Tuesday, May 12, 2009

What dost thou in this living tomb! - not a quotation from a Gothic novel by Matthew Arnold, but from "Stanzas from the Grande Chartreuse"

While an older generation of poets - Tennyson, Browning, and so on - spent their youth absorbing Shelley and Keats, Matthew Arnold jumped back a generation, to William Wordsworth. Hints and scraps of Wordsworth are all over Arnold's poems, the "Switzerland" sequence (1852), for example.* If I were better at this, I might find some specific examples, echoes of "Tintern Abbey" and whatnot. I can sure hear them, but my memory's not that good, and tracking them down would be real work, and really all I would need to do would be to get a book where someone else has already done it. Where was I?

Right. Arnold actually retraces Wordsworth's actual steps in some of his poems, fifty years later. In the 1850 Prelude, ll. 418+, Wordsworth writes of his visit, circa 1790, to the severe Carthusian Monastery in Switzerland. Arnold's poem on the same subject, "Stanzas from the Grande Chartreuse," is from 1855:

"The silent courts, where night and day
Into their stone-carved basins cold
The splashing icy fountains play -
The humid corridors behold!
Where, ghostlike in the deepening night,
Cowl'd forms brush by in gleaming white." (31-6)

Why is Arnold there? Good question; Arnold was wondering the same thing:

"For rigorous teachers seized my youth,
And purged its faith, and trimm'd its fire,
Show'd me the high, white star of Truth,
There bade me gaze, and there aspire.
Even now their whispers pierce the gloom:
What dost thou in this living tomb?" (67-72)

One of those "rigorous teachers" was Arnold's own father. The poem is, like "Dover Beach," in the "faith and doubt" genre. Arnold compares his visit to the monastery to an ancient Greek visiting a "fallen Runic stone," a remnant of a dead faith. But, if Arnold is like the Greek, and the religion of the Greek is also long dead, then what value, what future, has Arnold's own faith? Arnold asks to be left with the:

"Last of the people who believe!
Silent, while years engrave the brow;
Silent - the best are silent now." (112-4)

I think I have a basic grasp of the "faith and doubt" stuff, an early formulation of a modern problem. Maybe not the next step, though, where things get interesting, and puzzling. "The kings of modern thought are dumb," Arnold writes, "Silent they are, though not content." A footnote in my Norton anthology suggests that this may refer to Newman or Carlyle, for which I will take its word, I guess (Silent? Newman and Carlyle? Silent!?!).**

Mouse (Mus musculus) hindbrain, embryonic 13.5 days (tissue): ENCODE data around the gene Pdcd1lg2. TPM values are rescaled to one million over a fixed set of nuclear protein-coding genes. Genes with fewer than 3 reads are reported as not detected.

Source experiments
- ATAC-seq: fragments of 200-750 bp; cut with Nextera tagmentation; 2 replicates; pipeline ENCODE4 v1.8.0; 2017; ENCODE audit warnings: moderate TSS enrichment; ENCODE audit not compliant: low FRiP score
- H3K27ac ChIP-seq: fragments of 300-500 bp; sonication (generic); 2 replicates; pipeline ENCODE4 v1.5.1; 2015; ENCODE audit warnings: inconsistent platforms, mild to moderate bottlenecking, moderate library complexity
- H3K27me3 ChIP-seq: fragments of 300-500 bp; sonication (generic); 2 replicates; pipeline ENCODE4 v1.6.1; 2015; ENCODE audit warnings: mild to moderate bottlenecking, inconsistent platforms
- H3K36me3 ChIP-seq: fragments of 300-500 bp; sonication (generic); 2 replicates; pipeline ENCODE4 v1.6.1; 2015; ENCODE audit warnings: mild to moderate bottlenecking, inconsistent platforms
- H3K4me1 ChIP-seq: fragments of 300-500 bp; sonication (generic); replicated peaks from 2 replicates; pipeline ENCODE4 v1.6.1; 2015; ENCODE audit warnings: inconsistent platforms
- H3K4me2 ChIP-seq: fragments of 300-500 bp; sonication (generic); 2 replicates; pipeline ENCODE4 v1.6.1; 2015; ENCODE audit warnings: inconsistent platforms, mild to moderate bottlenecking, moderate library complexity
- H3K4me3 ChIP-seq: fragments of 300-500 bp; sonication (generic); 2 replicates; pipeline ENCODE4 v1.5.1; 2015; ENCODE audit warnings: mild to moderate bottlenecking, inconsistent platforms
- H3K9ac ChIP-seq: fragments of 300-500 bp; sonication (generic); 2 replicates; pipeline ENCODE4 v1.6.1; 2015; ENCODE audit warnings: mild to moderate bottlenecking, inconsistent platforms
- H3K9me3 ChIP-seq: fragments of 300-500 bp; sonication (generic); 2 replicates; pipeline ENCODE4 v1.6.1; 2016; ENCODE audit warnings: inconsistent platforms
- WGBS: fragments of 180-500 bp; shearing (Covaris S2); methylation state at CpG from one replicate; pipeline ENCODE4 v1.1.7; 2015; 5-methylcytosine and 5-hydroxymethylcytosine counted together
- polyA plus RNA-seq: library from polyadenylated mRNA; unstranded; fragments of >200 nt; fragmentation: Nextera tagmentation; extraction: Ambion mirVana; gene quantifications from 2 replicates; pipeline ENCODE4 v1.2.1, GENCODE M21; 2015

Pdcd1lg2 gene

Then comes the Hall of Heroes - stanzas about Byron, Shelley, and French Romantic novelist Senancour, specifically about how Arnold and his generation "learnt your lore too well," resulting in melancholy, torpor, and a general sense of the pointlessness of effort. An army passes the monastery, and calls for the monks to join it (this is a weird inversion of Wordsworth, where the troops expel the monks from their home). The monks, and I guess Arnold, reply that it is too late, "Too late for us your call ye blow \ Whose bent was taken long ago" (197-8).

It's really quite a good poem. I've no idea if these excerpts convey that - I've skipped, for example, all of the descriptive parts. This poem was particularly helpful for whatever understanding of Arnold I might have gained. More on Arnold and his heroes tomorrow.

* Prof. Novel Reading singles out the final line of "To Marguerite - Continued," one of the "Switzerland" poems, as an all-time favorite:

"The unplumb'd, salt, estranging sea."

** I do not, at all, understand Carlyle's whole "Worship of Silence" thing. "Silence, the great Empire of Silence: higher than the stars; deeper than the Kingdoms of Death! It alone is great; all else is small," etc., On Heroes, Hero-Worship, and the Heroic in History, Ch. VI. Maybe he means everyone else should be silent?

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